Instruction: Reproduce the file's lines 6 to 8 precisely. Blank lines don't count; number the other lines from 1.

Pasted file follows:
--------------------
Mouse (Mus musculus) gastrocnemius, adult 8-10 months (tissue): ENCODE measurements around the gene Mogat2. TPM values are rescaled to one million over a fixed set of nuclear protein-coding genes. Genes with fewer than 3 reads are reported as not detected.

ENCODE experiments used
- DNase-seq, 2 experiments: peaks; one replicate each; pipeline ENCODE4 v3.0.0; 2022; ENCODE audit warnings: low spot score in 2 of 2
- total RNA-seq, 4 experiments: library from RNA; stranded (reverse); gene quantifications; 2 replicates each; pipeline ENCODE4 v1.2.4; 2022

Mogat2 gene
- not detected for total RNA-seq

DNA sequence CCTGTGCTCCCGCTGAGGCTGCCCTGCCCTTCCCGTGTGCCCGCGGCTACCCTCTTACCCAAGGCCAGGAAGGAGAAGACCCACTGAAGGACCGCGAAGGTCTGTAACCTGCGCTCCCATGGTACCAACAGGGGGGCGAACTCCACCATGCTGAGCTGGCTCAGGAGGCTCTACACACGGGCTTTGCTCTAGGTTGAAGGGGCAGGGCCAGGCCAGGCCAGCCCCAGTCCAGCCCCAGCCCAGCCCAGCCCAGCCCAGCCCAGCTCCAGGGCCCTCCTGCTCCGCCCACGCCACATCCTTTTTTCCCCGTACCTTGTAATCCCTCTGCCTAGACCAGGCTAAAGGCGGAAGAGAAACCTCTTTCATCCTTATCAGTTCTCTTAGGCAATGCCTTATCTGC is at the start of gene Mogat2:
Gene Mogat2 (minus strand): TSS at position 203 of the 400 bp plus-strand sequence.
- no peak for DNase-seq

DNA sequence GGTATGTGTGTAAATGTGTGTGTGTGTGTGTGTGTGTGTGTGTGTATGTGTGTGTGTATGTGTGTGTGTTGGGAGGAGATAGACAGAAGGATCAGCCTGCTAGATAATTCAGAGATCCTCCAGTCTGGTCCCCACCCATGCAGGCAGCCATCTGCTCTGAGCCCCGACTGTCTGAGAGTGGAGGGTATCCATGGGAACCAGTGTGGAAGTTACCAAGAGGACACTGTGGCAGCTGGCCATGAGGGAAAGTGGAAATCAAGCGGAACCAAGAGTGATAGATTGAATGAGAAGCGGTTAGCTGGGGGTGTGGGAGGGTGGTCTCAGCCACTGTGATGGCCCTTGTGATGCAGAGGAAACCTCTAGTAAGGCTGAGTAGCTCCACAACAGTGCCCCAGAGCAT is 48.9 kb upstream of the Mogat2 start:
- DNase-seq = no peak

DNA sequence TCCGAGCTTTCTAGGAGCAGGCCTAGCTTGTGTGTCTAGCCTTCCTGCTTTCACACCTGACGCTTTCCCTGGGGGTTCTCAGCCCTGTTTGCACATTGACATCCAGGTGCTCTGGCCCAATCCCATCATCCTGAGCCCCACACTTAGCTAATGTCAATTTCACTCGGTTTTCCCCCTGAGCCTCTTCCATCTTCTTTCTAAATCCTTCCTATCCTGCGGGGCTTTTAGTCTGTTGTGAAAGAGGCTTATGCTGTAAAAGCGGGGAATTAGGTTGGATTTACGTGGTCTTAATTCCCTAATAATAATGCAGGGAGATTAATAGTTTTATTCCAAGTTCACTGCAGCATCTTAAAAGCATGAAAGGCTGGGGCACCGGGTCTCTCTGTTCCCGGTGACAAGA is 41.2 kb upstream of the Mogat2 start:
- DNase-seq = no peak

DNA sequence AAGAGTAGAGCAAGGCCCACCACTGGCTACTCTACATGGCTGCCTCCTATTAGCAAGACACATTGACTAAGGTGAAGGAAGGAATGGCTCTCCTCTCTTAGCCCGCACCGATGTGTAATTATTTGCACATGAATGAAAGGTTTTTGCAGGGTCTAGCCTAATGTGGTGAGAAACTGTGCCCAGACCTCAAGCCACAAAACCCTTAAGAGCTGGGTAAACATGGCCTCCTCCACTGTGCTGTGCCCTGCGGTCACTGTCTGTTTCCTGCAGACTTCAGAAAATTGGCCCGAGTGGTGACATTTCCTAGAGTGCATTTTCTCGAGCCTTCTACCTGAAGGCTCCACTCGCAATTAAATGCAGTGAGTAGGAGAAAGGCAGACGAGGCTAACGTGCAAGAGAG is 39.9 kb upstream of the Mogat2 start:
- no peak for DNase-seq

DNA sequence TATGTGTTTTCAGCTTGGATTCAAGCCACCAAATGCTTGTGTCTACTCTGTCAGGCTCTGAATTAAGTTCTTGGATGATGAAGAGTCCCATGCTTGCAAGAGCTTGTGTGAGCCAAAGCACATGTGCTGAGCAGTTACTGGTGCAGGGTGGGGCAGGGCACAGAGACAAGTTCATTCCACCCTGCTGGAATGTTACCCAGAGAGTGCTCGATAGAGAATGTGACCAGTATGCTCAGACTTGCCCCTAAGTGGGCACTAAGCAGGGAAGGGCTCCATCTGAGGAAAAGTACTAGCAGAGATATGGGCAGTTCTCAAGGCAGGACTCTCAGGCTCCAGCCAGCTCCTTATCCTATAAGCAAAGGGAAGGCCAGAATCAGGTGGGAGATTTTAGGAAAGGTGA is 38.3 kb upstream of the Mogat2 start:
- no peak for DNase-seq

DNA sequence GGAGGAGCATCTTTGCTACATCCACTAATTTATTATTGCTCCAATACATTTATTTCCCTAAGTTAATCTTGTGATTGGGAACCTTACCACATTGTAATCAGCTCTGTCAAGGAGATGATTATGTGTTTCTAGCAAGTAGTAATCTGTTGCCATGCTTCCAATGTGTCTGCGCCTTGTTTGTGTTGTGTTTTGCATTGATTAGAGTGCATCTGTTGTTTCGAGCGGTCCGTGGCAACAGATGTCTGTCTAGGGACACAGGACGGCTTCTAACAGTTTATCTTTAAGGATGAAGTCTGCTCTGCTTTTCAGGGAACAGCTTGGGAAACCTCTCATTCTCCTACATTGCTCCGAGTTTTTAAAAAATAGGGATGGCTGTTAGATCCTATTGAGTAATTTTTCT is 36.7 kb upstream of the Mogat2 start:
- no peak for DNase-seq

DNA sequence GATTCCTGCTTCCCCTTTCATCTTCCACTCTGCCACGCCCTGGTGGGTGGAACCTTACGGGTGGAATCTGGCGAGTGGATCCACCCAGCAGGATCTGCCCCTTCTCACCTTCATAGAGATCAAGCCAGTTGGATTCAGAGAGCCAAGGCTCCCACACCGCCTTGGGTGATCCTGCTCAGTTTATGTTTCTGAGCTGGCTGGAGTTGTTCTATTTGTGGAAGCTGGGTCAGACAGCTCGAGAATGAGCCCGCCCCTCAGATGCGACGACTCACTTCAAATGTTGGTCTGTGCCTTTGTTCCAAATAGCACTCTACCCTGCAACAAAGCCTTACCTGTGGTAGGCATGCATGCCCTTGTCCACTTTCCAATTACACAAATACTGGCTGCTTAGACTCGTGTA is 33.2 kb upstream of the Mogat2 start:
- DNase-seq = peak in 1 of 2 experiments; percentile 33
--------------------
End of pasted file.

- not detected for total RNA-seq

DNA sequence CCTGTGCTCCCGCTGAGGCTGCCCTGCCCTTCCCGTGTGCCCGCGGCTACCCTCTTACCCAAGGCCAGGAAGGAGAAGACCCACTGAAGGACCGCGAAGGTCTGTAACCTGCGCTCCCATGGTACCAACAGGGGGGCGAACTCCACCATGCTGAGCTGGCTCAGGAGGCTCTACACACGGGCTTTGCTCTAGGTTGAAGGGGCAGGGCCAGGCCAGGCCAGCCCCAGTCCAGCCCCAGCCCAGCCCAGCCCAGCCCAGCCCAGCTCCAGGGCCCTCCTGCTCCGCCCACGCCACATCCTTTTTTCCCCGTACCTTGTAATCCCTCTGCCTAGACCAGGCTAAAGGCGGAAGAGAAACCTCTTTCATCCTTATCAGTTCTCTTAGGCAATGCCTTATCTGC is at the start of gene Mogat2:
Gene Mogat2 (minus strand): TSS at position 203 of the 400 bp plus-strand sequence.